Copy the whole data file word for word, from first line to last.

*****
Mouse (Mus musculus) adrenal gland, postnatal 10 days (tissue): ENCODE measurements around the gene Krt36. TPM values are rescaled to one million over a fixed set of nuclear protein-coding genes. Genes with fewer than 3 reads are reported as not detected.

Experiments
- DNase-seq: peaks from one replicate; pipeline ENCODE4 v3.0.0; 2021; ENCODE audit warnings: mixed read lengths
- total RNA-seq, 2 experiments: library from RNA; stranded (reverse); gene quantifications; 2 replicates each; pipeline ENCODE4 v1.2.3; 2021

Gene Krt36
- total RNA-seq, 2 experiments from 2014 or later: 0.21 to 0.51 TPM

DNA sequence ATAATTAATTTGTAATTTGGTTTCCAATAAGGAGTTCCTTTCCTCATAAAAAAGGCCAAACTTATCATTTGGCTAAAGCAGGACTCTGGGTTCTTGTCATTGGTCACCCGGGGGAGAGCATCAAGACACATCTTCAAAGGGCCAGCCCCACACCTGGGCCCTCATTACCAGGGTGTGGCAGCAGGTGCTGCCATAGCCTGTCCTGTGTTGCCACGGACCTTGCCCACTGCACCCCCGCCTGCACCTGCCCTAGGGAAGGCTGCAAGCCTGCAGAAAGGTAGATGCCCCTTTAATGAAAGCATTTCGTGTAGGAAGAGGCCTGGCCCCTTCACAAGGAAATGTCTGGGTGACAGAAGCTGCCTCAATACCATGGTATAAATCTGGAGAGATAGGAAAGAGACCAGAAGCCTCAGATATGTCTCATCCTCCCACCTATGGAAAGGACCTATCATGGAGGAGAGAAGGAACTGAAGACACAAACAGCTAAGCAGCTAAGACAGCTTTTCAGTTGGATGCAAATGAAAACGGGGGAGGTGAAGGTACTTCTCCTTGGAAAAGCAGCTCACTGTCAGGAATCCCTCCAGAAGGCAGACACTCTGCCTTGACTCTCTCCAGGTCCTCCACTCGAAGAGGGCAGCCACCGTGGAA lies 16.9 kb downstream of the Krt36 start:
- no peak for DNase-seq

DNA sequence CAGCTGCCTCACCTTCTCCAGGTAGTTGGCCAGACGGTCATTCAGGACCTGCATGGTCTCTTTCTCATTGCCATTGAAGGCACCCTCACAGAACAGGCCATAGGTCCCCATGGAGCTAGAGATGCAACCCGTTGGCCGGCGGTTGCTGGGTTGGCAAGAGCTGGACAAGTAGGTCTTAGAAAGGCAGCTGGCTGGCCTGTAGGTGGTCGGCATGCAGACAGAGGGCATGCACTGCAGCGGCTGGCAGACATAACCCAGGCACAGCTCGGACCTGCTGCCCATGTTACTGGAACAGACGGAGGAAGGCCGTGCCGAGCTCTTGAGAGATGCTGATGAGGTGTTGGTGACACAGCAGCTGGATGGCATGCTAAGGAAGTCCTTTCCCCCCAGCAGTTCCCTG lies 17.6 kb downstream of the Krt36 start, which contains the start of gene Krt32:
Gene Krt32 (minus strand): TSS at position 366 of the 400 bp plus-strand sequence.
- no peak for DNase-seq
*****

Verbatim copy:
Mouse (Mus musculus) adrenal gland, postnatal 10 days (tissue): ENCODE measurements around the gene Krt36. TPM values are rescaled to one million over a fixed set of nuclear protein-coding genes. Genes with fewer than 3 reads are reported as not detected.

Experiments
- DNase-seq: peaks from one replicate; pipeline ENCODE4 v3.0.0; 2021; ENCODE audit warnings: mixed read lengths
- total RNA-seq, 2 experiments: library from RNA; stranded (reverse); gene quantifications; 2 replicates each; pipeline ENCODE4 v1.2.3; 2021

Gene Krt36
- total RNA-seq, 2 experiments from 2014 or later: 0.21 to 0.51 TPM

DNA sequence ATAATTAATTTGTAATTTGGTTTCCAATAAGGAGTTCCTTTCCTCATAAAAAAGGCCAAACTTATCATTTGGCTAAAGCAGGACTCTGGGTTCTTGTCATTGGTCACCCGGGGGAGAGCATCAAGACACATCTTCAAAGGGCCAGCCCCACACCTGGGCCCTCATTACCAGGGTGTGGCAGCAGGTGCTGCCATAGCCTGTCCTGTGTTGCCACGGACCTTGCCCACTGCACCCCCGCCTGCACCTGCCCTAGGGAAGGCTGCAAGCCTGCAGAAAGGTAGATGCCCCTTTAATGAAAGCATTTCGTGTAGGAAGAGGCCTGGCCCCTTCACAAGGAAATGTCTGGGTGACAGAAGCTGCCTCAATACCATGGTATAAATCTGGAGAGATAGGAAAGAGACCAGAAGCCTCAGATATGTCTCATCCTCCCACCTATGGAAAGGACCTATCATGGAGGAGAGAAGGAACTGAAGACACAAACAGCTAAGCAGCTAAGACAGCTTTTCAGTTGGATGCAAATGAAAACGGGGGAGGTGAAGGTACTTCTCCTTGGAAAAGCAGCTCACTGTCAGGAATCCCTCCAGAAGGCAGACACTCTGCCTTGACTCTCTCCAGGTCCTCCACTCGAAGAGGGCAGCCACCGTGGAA lies 16.9 kb downstream of the Krt36 start:
- no peak for DNase-seq

DNA sequence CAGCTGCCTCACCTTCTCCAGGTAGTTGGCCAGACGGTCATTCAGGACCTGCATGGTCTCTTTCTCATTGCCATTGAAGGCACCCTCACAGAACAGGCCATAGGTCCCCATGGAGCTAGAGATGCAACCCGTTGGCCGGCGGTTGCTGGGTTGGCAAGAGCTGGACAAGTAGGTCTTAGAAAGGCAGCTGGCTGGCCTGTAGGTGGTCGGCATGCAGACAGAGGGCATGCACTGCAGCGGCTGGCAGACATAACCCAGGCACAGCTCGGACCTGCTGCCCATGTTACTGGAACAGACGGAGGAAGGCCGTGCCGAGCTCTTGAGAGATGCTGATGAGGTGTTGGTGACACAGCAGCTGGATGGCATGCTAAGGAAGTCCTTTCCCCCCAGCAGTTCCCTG lies 17.6 kb downstream of the Krt36 start, which contains the start of gene Krt32:
Gene Krt32 (minus strand): TSS at position 366 of the 400 bp plus-strand sequence.
- no peak for DNase-seq